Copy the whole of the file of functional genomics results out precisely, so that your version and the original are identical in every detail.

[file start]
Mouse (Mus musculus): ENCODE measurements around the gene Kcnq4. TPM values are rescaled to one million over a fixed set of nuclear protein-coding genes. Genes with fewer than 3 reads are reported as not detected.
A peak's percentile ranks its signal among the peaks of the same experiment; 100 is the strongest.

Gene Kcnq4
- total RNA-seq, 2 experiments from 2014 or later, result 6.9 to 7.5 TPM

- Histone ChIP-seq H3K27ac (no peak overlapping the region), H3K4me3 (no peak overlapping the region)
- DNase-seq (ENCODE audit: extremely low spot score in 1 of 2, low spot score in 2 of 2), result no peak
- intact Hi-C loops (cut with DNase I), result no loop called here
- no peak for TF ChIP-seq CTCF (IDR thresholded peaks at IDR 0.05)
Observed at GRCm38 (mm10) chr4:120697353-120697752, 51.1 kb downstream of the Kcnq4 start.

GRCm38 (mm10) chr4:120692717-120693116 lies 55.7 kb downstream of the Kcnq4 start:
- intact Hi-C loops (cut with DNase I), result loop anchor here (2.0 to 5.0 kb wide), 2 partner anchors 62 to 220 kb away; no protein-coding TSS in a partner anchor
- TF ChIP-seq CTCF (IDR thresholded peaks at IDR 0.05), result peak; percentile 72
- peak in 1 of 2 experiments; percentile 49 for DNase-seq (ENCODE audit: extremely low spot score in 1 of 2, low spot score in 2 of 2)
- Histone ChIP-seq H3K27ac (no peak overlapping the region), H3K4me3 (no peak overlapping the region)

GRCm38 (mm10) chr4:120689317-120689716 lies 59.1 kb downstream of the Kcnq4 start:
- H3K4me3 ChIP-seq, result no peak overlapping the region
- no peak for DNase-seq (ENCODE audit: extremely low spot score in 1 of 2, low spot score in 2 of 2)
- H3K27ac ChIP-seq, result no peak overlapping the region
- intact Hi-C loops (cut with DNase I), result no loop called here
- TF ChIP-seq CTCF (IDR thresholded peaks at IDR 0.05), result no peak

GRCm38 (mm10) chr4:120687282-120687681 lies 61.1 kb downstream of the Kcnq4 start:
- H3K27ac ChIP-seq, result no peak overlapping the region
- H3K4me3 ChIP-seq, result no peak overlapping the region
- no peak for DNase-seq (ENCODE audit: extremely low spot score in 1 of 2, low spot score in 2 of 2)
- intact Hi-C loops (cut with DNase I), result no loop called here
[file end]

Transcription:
Mouse (Mus musculus): ENCODE measurements around the gene Kcnq4. TPM values are rescaled to one million over a fixed set of nuclear protein-coding genes. Genes with fewer than 3 reads are reported as not detected.
A peak's percentile ranks its signal among the peaks of the same experiment; 100 is the strongest.

Gene Kcnq4
- total RNA-seq, 2 experiments from 2014 or later, result 6.9 to 7.5 TPM

- Histone ChIP-seq H3K27ac (no peak overlapping the region), H3K4me3 (no peak overlapping the region)
- DNase-seq (ENCODE audit: extremely low spot score in 1 of 2, low spot score in 2 of 2), result no peak
- intact Hi-C loops (cut with DNase I), result no loop called here
- no peak for TF ChIP-seq CTCF (IDR thresholded peaks at IDR 0.05)
Observed at GRCm38 (mm10) chr4:120697353-120697752, 51.1 kb downstream of the Kcnq4 start.

GRCm38 (mm10) chr4:120692717-120693116 lies 55.7 kb downstream of the Kcnq4 start:
- intact Hi-C loops (cut with DNase I), result loop anchor here (2.0 to 5.0 kb wide), 2 partner anchors 62 to 220 kb away; no protein-coding TSS in a partner anchor
- TF ChIP-seq CTCF (IDR thresholded peaks at IDR 0.05), result peak; percentile 72
- peak in 1 of 2 experiments; percentile 49 for DNase-seq (ENCODE audit: extremely low spot score in 1 of 2, low spot score in 2 of 2)
- Histone ChIP-seq H3K27ac (no peak overlapping the region), H3K4me3 (no peak overlapping the region)

GRCm38 (mm10) chr4:120689317-120689716 lies 59.1 kb downstream of the Kcnq4 start:
- H3K4me3 ChIP-seq, result no peak overlapping the region
- no peak for DNase-seq (ENCODE audit: extremely low spot score in 1 of 2, low spot score in 2 of 2)
- H3K27ac ChIP-seq, result no peak overlapping the region
- intact Hi-C loops (cut with DNase I), result no loop called here
- TF ChIP-seq CTCF (IDR thresholded peaks at IDR 0.05), result no peak

GRCm38 (mm10) chr4:120687282-120687681 lies 61.1 kb downstream of the Kcnq4 start:
- H3K27ac ChIP-seq, result no peak overlapping the region
- H3K4me3 ChIP-seq, result no peak overlapping the region
- no peak for DNase-seq (ENCODE audit: extremely low spot score in 1 of 2, low spot score in 2 of 2)
- intact Hi-C loops (cut with DNase I), result no loop called here